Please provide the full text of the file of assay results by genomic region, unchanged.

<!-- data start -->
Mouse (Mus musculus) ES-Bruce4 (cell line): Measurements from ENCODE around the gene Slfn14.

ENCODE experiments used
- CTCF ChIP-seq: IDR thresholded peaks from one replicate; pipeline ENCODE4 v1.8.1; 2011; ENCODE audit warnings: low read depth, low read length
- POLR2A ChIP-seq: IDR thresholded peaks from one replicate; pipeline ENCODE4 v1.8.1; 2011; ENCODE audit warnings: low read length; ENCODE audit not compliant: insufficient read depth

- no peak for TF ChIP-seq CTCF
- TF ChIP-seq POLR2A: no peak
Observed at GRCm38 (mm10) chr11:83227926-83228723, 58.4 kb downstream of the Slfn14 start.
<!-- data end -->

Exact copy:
Mouse (Mus musculus) ES-Bruce4 (cell line): Measurements from ENCODE around the gene Slfn14.

ENCODE experiments used
- CTCF ChIP-seq: IDR thresholded peaks from one replicate; pipeline ENCODE4 v1.8.1; 2011; ENCODE audit warnings: low read depth, low read length
- POLR2A ChIP-seq: IDR thresholded peaks from one replicate; pipeline ENCODE4 v1.8.1; 2011; ENCODE audit warnings: low read length; ENCODE audit not compliant: insufficient read depth

- no peak for TF ChIP-seq CTCF
- TF ChIP-seq POLR2A: no peak
Observed at GRCm38 (mm10) chr11:83227926-83228723, 58.4 kb downstream of the Slfn14 start.